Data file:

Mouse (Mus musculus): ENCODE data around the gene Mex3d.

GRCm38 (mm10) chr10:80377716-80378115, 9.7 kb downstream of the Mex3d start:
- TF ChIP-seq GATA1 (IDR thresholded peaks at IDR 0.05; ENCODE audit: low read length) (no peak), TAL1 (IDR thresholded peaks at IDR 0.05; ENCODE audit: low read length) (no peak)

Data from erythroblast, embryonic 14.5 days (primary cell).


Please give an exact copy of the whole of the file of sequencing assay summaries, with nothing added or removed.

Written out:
Mouse (Mus musculus): ENCODE data around the gene Mex3d.

GRCm38 (mm10) chr10:80377716-80378115, 9.7 kb downstream of the Mex3d start:
- TF ChIP-seq GATA1 (IDR thresholded peaks at IDR 0.05; ENCODE audit: low read length) (no peak), TAL1 (IDR thresholded peaks at IDR 0.05; ENCODE audit: low read length) (no peak)

Data from erythroblast, embryonic 14.5 days (primary cell).